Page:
Vesicular stomatitis Virus-Simian retrovirus type 2 vaccine protects macaques from detectable infection and B-cell destruction

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Natural infection with simian retrovirus (SRV) has long been recognized in rhesus macaques (RMs) and may result in an AIDS-like disease. Importantly, SRV infections persist as a problem in recently imported macaques. Therefore, there is a clear need to control SRV spread in macaque colonies. We developed a recombinant vesicular stomatitis virus (VSV)-SRV vaccine consisting of replication-competent hybrid VSVs that express SRV gag and env in separate vectors. The goal of this study was to assess the immunogenicity and protective efficacy of the VSV-SRV serotype 2 vaccine prime-boost approach in RMs. The VSV-SRV vector (expressing either SRV gag or env) vaccines were intranasally administered in 4 RMs, followed by a boost 1 month after the first vaccination. Four RMs served as controls and received the VSV vector alone. Two months after the boost, all animals were intravenously challenged with SRV-2 and monitored for 90 days. After the SRV-2 challenge, all four controls became infected, and viral loads (VLs) ranged from 106 to 108 SRV RNA copies/ml of plasma. Two animals in the control group developed simian AIDS within 7 to 8 weeks postinfection and were euthanized. Anemia and weight loss were observed in the remaining controls. During acute infection, severe B-cell depletion and no significant changes in T-cell population were observed in the control group. Control RMs with greater preservation of B cells and lower VLs survived longer. SRV-2 was undetectable in vaccinated animals, which remained healthy, with no clinical or biological signs of infection and preservation of B cells. Our study showed that the VSV-SRV vaccine is a strong approach for preventing clinically relevant type D retrovirus infection and disease in RMs, with protection of 4/4 RMs from SRV infection and prevention of B-cell destruction. B-cell protection was the strongest correlate of the long-term survival of all vaccinated and control RMs. © 2011, American Society for Microbiology. All Rights Reserved.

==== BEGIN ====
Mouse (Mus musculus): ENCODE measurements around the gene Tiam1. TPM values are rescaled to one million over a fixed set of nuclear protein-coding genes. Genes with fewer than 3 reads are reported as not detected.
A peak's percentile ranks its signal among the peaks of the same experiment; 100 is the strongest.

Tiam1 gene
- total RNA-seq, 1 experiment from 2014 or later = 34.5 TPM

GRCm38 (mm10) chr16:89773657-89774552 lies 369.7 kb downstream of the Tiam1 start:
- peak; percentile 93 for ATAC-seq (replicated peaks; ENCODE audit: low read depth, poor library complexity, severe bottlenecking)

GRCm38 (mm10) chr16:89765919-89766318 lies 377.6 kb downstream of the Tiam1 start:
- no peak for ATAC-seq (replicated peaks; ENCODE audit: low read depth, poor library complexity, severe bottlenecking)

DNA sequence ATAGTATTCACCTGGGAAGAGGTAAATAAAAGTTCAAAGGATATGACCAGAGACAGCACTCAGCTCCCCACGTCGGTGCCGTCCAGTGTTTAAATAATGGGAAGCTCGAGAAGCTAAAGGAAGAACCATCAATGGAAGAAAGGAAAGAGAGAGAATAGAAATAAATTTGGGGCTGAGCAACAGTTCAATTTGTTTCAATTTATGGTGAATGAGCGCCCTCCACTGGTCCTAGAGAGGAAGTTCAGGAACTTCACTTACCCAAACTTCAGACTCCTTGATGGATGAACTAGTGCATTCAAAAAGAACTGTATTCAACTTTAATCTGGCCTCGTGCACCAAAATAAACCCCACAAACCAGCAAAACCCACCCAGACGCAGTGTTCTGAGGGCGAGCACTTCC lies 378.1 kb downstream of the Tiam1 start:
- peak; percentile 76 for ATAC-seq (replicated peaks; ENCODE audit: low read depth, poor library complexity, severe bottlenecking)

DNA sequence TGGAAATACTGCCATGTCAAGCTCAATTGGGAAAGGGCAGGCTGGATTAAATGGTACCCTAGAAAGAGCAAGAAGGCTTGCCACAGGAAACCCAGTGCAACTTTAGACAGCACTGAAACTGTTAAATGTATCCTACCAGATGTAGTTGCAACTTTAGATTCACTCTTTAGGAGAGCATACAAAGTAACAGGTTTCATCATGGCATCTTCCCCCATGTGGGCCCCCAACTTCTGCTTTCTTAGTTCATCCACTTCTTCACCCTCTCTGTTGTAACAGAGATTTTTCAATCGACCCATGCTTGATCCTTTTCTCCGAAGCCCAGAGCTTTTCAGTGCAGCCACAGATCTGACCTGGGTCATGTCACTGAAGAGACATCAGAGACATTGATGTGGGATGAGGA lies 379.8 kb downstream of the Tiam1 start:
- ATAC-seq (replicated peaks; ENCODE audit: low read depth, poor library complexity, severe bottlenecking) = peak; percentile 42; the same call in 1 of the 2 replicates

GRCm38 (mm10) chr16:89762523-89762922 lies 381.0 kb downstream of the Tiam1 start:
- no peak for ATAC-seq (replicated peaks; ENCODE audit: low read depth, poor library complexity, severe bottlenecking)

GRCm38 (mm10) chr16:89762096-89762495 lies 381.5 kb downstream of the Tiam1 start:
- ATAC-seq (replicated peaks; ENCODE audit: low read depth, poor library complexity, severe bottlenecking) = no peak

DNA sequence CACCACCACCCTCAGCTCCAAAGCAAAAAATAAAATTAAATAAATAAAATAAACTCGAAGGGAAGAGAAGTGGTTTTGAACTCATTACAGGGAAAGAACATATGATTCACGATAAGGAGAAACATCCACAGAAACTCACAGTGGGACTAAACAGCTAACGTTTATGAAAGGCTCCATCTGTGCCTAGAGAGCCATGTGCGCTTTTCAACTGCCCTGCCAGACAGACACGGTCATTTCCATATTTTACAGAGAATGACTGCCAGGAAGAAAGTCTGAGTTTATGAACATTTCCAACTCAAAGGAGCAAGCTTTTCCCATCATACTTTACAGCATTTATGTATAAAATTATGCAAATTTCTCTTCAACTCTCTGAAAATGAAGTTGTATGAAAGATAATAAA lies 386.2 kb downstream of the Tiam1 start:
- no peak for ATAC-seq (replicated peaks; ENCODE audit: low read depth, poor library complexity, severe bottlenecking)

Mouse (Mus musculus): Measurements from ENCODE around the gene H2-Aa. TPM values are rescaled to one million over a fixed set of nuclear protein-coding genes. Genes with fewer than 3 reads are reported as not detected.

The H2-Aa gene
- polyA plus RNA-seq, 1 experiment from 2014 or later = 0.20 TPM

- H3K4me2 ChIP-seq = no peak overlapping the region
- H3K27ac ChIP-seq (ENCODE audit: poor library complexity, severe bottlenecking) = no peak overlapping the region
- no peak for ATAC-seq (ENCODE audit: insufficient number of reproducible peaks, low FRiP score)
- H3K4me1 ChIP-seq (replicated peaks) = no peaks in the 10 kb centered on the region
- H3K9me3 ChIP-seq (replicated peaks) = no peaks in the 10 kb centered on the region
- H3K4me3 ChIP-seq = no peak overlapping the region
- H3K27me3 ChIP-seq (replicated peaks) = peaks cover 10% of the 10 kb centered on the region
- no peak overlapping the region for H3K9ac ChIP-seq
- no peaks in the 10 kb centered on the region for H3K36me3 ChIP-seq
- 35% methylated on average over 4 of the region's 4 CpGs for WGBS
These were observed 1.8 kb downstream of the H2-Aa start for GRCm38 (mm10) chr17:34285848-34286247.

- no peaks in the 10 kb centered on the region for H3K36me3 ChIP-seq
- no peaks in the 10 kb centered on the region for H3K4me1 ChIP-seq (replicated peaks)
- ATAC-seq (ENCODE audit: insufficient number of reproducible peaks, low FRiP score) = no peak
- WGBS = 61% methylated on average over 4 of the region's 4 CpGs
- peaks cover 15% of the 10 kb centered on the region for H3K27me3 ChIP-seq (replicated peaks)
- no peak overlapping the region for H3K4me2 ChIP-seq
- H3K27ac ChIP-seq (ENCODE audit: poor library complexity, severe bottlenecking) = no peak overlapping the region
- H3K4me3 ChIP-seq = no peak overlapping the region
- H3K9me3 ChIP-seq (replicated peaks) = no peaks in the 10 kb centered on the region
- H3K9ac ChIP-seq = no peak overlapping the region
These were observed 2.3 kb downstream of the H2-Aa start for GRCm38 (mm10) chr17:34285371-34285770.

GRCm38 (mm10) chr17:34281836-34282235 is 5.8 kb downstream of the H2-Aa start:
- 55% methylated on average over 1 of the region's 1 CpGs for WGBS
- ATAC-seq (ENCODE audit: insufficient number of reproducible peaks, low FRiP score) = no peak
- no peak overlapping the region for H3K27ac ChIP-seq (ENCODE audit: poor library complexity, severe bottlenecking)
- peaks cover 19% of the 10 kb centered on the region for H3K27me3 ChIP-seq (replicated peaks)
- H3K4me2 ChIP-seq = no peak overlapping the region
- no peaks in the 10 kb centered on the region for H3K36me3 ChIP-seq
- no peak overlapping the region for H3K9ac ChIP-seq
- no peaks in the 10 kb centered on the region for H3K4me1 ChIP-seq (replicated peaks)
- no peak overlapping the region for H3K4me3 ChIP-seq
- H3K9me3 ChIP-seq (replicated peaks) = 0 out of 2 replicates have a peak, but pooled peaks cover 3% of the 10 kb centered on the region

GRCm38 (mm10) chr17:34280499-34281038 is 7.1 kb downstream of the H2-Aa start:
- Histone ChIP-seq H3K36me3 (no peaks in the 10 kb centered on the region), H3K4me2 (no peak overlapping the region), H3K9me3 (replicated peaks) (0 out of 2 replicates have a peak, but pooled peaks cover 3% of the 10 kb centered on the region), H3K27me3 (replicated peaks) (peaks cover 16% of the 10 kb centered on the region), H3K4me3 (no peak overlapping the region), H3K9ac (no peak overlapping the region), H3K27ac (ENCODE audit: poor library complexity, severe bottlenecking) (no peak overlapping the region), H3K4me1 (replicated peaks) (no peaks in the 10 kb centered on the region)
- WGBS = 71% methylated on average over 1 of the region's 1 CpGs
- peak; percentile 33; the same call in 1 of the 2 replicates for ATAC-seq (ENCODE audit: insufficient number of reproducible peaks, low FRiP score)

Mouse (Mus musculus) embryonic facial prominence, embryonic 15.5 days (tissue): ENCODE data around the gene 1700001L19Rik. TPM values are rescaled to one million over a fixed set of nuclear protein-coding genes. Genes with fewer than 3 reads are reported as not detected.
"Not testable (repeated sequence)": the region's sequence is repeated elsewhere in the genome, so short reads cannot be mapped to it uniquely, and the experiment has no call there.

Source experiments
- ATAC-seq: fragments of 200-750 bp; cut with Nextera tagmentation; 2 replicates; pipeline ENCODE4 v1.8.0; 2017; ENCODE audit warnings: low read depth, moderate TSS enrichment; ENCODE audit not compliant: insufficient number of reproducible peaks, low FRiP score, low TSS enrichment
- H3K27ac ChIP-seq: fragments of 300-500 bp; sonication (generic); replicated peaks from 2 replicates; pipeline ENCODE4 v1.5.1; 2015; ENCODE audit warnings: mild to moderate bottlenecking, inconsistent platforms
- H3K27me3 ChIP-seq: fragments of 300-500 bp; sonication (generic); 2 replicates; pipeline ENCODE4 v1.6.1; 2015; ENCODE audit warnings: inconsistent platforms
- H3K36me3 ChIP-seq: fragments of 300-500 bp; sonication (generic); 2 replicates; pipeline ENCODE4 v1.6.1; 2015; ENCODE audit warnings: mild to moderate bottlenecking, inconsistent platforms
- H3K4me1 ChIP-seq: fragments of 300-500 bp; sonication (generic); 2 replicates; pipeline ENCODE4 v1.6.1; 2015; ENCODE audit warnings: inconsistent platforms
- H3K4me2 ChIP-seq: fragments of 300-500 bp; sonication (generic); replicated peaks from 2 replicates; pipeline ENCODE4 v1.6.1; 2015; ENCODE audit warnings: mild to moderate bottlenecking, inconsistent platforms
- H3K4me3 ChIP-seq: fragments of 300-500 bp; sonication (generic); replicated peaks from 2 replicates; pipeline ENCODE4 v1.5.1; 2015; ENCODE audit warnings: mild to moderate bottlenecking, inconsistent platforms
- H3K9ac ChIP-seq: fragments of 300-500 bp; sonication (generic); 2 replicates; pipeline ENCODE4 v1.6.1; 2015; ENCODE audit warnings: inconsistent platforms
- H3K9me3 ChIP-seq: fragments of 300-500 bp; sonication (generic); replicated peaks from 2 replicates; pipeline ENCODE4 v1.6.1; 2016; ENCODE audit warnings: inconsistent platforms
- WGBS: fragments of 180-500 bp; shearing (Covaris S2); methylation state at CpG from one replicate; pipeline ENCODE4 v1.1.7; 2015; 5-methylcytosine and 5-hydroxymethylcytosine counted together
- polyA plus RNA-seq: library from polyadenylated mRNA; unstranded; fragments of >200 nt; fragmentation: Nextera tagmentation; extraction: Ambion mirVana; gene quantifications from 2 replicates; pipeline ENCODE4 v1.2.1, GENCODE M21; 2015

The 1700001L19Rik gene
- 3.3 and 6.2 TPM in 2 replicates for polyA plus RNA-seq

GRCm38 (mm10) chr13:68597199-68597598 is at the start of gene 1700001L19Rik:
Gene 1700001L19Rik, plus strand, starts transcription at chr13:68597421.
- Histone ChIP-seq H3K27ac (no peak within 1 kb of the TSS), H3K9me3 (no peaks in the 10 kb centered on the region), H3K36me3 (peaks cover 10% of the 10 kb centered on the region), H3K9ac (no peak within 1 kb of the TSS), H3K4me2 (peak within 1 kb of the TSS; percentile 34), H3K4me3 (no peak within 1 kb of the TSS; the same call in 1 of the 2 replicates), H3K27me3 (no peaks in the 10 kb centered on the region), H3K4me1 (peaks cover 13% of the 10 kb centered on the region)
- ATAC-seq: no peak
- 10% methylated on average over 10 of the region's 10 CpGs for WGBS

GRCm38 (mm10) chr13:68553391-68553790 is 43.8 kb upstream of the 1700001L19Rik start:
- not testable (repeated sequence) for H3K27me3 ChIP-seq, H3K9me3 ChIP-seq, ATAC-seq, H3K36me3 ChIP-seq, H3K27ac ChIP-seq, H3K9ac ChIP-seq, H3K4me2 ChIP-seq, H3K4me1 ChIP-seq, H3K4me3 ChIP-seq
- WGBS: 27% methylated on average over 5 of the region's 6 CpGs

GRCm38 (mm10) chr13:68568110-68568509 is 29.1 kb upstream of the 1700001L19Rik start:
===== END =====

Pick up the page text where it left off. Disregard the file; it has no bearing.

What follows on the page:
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Journal of Virology

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